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Chapter 7: Metabolism. Chapter 8: Cellular Respiration. Chapter 9: Photosynthesis. Chapter Cell Cycle and Division.
Chapter Meiosis. Chapter Classical and Modern Genetics. Chapter Gene Expression. Chapter Biotechnology. Chapter Viruses. Chapter Nutrition and Digestion. Chapter Nervous System. Chapter Sensory Systems. Chapter Musculoskeletal System. Chapter Endocrine System.
Chapter Circulatory and Pulmonary Systems. Chapter Regulation and Excretion. Chapter Immune System.
Chapter Reproduction and Development. Chapter Behavior.
SEMINAR/STUDY TOUR IN THE U.S.S.R. ON GENETIC SELECTION AND HYBRIDIZATION OF CULTIVATED FISHES
Chapter Ecosystems. Chapter Population and Community Ecology. Chapter Biodiversity and Conservation. Chapter Speciation and Diversity.
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Chapter Natural Selection. Chapter Evolutionary History. Full Table of Contents. Embed Share. Comparative Population Genetics and Its Implications The gene pools of natural populations may vary significantly. Human Health and Population Genetics Population genetics can also be used to investigate the genetic variation within and among human populations. Suggested Reading. Locus : A particular location on a chromosome at which the information for a given trait is hosted.
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Allele : The different forms of a gene hosted at a given locus. An example of this would be different forms of a gene determining the color of a flower on a plant. The genes corresponding to yellow, purple and red are different alleles that sit at the locus determining color.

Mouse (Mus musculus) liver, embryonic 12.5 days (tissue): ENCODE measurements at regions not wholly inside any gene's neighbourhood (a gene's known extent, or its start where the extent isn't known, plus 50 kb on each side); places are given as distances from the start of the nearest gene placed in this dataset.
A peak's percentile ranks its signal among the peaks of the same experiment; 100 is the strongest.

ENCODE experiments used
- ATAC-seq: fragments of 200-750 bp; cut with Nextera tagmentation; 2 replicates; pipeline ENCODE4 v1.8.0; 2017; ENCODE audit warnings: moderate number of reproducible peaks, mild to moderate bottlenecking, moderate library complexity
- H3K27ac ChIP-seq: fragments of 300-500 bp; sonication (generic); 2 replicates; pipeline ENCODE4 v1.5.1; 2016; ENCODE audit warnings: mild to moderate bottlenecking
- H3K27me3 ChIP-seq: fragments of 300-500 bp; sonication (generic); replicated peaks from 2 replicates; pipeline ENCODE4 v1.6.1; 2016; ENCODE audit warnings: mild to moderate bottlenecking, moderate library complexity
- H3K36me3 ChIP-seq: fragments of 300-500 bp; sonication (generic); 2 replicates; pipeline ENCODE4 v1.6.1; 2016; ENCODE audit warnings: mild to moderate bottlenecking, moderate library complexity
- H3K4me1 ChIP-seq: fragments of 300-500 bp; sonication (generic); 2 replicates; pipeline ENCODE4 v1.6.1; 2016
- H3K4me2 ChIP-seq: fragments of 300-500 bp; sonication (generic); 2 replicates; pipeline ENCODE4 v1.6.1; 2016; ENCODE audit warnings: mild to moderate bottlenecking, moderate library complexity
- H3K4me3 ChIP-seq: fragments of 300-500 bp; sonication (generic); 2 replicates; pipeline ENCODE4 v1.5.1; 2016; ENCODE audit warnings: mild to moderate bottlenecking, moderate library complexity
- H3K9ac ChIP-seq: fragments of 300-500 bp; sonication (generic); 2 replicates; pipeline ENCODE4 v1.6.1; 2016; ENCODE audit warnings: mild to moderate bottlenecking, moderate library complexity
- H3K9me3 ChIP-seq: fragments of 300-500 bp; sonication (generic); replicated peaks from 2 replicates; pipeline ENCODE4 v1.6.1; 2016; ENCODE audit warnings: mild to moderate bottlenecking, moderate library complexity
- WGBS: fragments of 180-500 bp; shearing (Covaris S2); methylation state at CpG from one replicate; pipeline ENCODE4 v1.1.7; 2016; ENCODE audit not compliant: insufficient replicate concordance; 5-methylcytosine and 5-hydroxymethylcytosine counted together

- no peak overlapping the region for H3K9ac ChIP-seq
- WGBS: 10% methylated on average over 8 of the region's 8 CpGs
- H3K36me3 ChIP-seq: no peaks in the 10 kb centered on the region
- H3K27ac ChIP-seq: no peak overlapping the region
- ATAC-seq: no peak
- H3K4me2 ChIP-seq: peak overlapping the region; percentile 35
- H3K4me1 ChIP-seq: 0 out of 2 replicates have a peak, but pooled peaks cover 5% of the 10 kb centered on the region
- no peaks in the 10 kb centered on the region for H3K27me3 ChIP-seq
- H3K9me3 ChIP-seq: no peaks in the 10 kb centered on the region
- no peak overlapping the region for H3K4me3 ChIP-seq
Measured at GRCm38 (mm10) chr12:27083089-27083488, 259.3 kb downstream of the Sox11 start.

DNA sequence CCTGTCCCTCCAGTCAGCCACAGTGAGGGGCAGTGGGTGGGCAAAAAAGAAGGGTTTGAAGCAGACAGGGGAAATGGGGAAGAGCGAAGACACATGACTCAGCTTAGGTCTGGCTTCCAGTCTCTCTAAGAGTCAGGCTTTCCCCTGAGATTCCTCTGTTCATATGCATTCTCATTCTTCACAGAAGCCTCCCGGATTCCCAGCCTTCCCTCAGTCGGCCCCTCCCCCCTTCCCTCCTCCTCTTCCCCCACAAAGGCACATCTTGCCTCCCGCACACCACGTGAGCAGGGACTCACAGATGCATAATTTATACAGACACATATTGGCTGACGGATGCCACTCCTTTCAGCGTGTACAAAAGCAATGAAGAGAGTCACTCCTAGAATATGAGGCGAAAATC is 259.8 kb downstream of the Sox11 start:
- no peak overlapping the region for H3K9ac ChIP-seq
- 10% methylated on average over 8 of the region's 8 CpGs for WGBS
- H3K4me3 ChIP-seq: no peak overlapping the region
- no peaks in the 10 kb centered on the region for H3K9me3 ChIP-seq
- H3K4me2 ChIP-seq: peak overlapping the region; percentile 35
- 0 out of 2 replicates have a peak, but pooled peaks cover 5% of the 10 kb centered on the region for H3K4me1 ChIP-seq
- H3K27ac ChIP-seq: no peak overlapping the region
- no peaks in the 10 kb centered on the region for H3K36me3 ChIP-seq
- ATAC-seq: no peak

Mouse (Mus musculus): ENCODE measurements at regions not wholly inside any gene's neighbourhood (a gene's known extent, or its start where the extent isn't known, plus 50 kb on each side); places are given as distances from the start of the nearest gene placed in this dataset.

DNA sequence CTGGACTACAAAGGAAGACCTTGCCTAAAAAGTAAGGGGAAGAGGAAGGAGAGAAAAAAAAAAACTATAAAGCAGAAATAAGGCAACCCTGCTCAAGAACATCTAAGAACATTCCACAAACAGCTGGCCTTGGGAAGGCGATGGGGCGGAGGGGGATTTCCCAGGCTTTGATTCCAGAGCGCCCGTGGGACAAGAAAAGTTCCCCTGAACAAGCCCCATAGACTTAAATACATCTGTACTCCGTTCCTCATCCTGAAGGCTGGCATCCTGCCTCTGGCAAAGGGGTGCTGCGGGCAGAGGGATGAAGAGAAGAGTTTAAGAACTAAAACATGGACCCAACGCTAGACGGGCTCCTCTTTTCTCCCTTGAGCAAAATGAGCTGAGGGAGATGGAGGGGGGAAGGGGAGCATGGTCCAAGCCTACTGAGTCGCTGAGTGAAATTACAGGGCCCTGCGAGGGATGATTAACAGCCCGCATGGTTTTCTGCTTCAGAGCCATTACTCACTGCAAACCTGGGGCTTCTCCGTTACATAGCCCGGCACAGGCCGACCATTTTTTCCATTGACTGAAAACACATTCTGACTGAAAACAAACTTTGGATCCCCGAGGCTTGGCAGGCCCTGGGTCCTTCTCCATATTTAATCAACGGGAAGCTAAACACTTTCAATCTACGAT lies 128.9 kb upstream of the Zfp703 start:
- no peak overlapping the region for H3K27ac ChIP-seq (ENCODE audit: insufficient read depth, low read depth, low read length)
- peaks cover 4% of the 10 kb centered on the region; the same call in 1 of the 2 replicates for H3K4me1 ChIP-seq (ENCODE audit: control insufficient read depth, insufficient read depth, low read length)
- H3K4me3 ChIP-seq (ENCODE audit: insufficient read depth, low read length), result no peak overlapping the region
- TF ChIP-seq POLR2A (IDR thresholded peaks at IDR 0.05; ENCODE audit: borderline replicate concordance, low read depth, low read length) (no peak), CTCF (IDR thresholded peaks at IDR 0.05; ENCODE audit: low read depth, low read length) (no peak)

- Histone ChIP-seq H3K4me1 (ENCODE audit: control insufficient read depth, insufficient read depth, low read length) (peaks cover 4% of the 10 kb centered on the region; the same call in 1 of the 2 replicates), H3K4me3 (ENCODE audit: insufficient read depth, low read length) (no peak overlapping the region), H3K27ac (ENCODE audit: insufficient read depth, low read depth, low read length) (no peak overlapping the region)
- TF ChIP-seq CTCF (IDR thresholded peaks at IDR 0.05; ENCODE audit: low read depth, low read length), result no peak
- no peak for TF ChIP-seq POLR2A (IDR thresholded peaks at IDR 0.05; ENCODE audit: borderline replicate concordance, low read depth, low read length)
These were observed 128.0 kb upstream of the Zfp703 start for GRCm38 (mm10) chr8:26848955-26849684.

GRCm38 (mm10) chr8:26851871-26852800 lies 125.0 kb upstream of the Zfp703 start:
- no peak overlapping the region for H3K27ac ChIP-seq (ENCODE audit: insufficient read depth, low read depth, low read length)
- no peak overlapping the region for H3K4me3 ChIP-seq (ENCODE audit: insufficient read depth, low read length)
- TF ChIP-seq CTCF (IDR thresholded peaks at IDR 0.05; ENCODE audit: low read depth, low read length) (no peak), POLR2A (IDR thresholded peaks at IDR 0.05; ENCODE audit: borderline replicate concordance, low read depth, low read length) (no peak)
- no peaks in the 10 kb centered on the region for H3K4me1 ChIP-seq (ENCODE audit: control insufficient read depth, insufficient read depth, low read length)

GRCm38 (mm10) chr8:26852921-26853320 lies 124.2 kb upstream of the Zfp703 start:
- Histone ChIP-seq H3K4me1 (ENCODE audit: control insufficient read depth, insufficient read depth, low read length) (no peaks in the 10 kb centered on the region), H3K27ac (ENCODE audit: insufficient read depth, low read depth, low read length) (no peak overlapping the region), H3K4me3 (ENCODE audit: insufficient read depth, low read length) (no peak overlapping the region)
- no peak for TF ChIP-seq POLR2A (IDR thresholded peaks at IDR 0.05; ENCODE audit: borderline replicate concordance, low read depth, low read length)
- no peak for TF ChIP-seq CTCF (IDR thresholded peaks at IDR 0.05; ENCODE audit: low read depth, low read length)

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Genotype : The genetic makeup of an organism that determines what trait it exhibits; the particular alleles present at the locus of interest e. Phenotype : The physical manifestation of a particular genotype e. Mutation : A change in the genetic code of an individual that causes a change in a particular trait. This can be the result of a mistake in replicating genetic code and can be deleterious harmful , advantageous useful or neutral no effect.
Mutations can be passed down through generations and either will be bred out or bred into a population slowly. Selection : If a particular trait is helpful to an organism allows it to produce more offspring , then it will naturally become more prevalent through several generations of evolution. This process is called selection and will be described in more detail after the introduction of some mathematical concepts. Population : The group of organisms being studied.
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In general we will consider a fixed, large population size over many generations. Population variability The goal of our previous discussions in this class has been to understand the inheritance of a single trait, a trait that may be controlled by one, a few, or many genes. The goal of population genetics is different. Rather than studying the inheritance of a trait, population genetics attempts to describe how the frequency of the alleles which control the trait change over time. To study frequency changes, we analyze populations rather than individuals. Furthermore, because changes in gene frequencies are at the heart of evolution and speciation, population and evolutionary genetics are often studied together.
For a population of individuals to succeed over evolutionary time, it must contain genetic variability. Because we do not know all the genetic variables that would predict evolutionary success, we study the variability of different phenotypes and genotypes to provide an overview of the population. The traits that are analyzed can be outward phenotypes that can be easily scored.